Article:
This CD is reissued by ArkivMusic.
Notes and Editorial Reviews
From a purely vocal point of view, this version of Gluck’s masterpiece stands among the most authentic on the market. The version is Berlioz’s, basically, translated back into Italian, and contains most of the music that Gluck added to his French retread (including the wonderfully scarifying Dance of the Furies–originally the finale to the ballet Don Juan). Berlioz was the last great composer familiar with the true Gluckian performance tradition, dating back to the composer himself, as preserved at the Opéra. So while the scoring has been updated, it does no disservice to Gluck’s original conception.
More importantly, Orfeo is sung as it would have been in Gluck’s day, absent a castrato (or tenor) in the title role–by a
female voice. The use of countertenor, as we find in most of today’s “authentic” performances, is an abomination that Gluck never would have tolerated. The vocal quality of a male falsettist, as far as we can tell, is quite different from that of a castrato, which is why there are no great Baroque operatic roles for countertenors even though they could be found hanging out in church choirs then and now. The modern conceit favoring their employment is just that: employment for countertenors. It serves no other musical purpose.
Now, this does not mean that there are no great countertenors, or no great performances of Orfeo on period instruments. We have both, but the point is that if “authenticity” is a criterion in making your selection, don’t kid yourself. And fine as some of those performances are, none captures the range and expressive depth of the title role as does Marilyn Horne. Whether lamenting over the loss of Euridice in Act 1, contesting with the Furies in Act 2, or pouring on the tone in Che farò, the greatest musical hit of the 1760s, she simply owns the part.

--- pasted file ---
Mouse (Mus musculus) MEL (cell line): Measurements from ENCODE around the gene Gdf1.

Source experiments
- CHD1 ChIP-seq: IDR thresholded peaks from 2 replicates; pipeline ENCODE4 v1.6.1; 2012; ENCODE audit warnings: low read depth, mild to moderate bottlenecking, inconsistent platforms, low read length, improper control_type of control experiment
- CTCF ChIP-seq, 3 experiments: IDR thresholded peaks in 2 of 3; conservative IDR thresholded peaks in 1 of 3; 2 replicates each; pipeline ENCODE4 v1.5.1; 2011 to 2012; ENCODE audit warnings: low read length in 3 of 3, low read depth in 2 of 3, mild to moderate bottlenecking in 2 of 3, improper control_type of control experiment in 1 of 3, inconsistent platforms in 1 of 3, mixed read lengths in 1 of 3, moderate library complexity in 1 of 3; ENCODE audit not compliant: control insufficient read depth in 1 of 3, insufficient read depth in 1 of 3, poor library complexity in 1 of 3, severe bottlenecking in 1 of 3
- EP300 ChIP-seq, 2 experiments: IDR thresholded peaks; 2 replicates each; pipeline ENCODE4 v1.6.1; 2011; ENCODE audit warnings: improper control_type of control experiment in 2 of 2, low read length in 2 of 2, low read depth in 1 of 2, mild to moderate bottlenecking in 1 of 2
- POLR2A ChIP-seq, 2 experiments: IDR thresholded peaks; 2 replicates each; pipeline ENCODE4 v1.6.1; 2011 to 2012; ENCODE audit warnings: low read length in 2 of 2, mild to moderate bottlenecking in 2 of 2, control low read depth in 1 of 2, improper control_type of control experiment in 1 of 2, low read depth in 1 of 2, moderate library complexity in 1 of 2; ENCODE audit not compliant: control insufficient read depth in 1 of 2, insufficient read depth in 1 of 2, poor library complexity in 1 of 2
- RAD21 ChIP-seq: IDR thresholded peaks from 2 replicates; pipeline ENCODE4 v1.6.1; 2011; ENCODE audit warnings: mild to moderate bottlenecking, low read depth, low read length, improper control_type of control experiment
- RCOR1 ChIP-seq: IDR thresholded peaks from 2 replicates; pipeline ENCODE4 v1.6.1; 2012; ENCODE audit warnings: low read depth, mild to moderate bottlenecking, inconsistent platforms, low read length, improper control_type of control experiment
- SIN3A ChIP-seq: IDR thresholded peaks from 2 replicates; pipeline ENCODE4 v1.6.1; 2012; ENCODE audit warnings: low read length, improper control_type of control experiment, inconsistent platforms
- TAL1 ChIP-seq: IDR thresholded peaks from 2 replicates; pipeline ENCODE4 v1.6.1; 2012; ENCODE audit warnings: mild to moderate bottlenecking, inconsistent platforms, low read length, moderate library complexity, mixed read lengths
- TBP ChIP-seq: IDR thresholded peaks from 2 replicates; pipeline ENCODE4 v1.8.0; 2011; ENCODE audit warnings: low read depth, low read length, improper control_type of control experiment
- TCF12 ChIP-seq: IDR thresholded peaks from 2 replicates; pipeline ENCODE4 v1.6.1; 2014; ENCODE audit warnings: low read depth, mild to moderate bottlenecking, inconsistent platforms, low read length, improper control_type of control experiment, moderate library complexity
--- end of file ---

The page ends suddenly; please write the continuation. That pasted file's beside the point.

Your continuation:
The remaining two members of the cast (three if you include the chorus) are also superb: Pilar Lorengar a querulous and ultimately loving Euridice, and Helen Donath impeccable as Amor. Solti conducts the piece like the gripping, sensational, expressive work that Orfeo really is. This is one of those operas (like most of Gluck) that gets respect more than it does love, from both players and listeners, but the fact is that this first great modern opera works just as well on the modern stage as it did in the 1760s, where it was distinctly ahead of its time. It deserves to be a popular success. The action is swiftly paced, there’s not a wasted note, and Gluck (even without Berlioz’s help) wrings about as much color from his limited forces as we have any right to expect. Listen to the tone painting at the start of Che puro ciel! It could have been composed yesterday.
Opulently recorded, and still packaged with the libretto and English translation, this set is one of those must-haves even for those with a limited interest in opera. It truly is a seminal work, and this remains its greatest recording.
-- David Hurwitz, ClassicsToday.com
Works on This Recording
Orfeo ed Euridice by Christoph W. Gluck
Pilar Lorengar (Soprano),
Marilyn Horne (Mezzo Soprano),
Helen Donath (Soprano)
Sir Georg Solti
Royal Opera House Covent Garden Orchestra,
Royal Opera House Covent Garden Chorus
Written: 1762/1774; Vienna, Austria
Date of Recording: 1970
Notes: Composition written: Vienna, Austria (1762).
Composition revised: Paris, France (1774).
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